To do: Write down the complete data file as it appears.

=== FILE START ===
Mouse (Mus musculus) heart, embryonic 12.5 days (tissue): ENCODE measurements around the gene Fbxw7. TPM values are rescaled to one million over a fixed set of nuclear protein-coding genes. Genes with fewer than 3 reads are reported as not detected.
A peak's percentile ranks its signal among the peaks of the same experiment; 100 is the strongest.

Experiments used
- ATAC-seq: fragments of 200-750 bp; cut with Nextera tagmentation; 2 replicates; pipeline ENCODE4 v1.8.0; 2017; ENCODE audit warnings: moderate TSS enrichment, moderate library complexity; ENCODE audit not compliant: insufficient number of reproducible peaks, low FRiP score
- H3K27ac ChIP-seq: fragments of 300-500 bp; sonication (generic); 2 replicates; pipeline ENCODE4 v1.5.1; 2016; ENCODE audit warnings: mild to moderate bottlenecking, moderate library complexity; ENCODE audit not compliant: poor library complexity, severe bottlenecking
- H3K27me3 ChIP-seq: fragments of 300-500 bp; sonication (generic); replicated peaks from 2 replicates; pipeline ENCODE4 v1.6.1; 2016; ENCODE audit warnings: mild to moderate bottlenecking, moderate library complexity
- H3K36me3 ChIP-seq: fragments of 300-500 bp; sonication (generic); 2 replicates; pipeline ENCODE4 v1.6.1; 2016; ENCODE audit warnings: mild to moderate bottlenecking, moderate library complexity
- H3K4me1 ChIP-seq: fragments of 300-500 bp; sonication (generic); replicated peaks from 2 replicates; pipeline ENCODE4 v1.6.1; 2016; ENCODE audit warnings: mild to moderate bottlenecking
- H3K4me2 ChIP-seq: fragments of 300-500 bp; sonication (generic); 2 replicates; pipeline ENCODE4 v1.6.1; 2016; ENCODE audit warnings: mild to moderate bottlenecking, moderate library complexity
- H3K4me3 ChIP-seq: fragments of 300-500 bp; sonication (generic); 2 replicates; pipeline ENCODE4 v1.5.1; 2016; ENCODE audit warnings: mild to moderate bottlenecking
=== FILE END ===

Mouse (Mus musculus) heart, embryonic 12.5 days (tissue): ENCODE measurements around the gene Fbxw7. TPM values are rescaled to one million over a fixed set of nuclear protein-coding genes. Genes with fewer than 3 reads are reported as not detected.
A peak's percentile ranks its signal among the peaks of the same experiment; 100 is the strongest.

Experiments used
- ATAC-seq: fragments of 200-750 bp; cut with Nextera tagmentation; 2 replicates; pipeline ENCODE4 v1.8.0; 2017; ENCODE audit warnings: moderate TSS enrichment, moderate library complexity; ENCODE audit not compliant: insufficient number of reproducible peaks, low FRiP score
- H3K27ac ChIP-seq: fragments of 300-500 bp; sonication (generic); 2 replicates; pipeline ENCODE4 v1.5.1; 2016; ENCODE audit warnings: mild to moderate bottlenecking, moderate library complexity; ENCODE audit not compliant: poor library complexity, severe bottlenecking
- H3K27me3 ChIP-seq: fragments of 300-500 bp; sonication (generic); replicated peaks from 2 replicates; pipeline ENCODE4 v1.6.1; 2016; ENCODE audit warnings: mild to moderate bottlenecking, moderate library complexity
- H3K36me3 ChIP-seq: fragments of 300-500 bp; sonication (generic); 2 replicates; pipeline ENCODE4 v1.6.1; 2016; ENCODE audit warnings: mild to moderate bottlenecking, moderate library complexity
- H3K4me1 ChIP-seq: fragments of 300-500 bp; sonication (generic); replicated peaks from 2 replicates; pipeline ENCODE4 v1.6.1; 2016; ENCODE audit warnings: mild to moderate bottlenecking
- H3K4me2 ChIP-seq: fragments of 300-500 bp; sonication (generic); 2 replicates; pipeline ENCODE4 v1.6.1; 2016; ENCODE audit warnings: mild to moderate bottlenecking, moderate library complexity
- H3K4me3 ChIP-seq: fragments of 300-500 bp; sonication (generic); 2 replicates; pipeline ENCODE4 v1.5.1; 2016; ENCODE audit warnings: mild to moderate bottlenecking